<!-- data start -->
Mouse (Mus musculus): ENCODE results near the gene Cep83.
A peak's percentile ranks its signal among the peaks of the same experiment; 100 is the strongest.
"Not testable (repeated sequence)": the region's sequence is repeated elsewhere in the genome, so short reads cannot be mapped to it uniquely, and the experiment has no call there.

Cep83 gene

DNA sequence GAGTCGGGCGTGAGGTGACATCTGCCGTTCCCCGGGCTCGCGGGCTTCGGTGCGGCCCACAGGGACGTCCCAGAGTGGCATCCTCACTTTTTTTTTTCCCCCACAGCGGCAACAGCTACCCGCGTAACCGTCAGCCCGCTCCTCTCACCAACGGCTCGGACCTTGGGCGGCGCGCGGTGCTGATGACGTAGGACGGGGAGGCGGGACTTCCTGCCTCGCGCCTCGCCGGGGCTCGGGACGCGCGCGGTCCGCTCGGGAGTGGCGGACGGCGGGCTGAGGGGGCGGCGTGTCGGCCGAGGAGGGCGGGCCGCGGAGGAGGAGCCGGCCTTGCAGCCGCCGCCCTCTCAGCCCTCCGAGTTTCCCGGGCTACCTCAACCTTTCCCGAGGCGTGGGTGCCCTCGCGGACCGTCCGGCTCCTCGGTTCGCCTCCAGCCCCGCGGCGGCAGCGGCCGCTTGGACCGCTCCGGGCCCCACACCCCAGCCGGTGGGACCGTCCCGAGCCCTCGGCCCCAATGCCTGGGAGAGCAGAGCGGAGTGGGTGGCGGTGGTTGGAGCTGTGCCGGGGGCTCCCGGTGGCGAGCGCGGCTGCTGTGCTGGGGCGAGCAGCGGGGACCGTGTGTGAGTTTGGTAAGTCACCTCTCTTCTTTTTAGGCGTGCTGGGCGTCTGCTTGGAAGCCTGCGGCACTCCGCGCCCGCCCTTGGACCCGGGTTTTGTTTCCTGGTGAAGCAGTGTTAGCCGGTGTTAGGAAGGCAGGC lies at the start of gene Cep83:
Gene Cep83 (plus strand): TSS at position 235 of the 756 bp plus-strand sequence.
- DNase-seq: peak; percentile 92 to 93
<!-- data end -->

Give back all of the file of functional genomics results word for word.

Mouse (Mus musculus): ENCODE results near the gene Cep83.
A peak's percentile ranks its signal among the peaks of the same experiment; 100 is the strongest.
"Not testable (repeated sequence)": the region's sequence is repeated elsewhere in the genome, so short reads cannot be mapped to it uniquely, and the experiment has no call there.

Cep83 gene

DNA sequence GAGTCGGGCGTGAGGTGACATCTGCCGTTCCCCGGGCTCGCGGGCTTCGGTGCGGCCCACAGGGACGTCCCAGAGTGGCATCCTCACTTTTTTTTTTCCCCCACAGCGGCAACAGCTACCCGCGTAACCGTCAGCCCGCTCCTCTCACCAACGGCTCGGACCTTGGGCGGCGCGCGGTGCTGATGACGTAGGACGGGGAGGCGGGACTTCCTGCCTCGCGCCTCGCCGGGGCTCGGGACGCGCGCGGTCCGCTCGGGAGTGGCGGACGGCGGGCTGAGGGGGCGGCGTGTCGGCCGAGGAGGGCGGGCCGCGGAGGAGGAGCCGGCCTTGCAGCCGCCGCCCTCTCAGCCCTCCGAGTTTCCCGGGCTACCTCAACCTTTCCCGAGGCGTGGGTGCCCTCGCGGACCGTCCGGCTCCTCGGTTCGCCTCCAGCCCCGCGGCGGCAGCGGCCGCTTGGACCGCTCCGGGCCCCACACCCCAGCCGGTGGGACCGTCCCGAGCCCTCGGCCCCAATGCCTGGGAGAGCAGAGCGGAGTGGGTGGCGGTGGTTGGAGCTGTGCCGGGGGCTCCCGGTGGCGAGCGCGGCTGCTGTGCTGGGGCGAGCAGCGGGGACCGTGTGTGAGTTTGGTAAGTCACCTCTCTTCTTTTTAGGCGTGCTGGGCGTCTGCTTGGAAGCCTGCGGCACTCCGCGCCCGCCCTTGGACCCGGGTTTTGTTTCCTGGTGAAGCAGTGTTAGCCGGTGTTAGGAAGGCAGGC lies at the start of gene Cep83:
Gene Cep83 (plus strand): TSS at position 235 of the 756 bp plus-strand sequence.
- DNase-seq: peak; percentile 92 to 93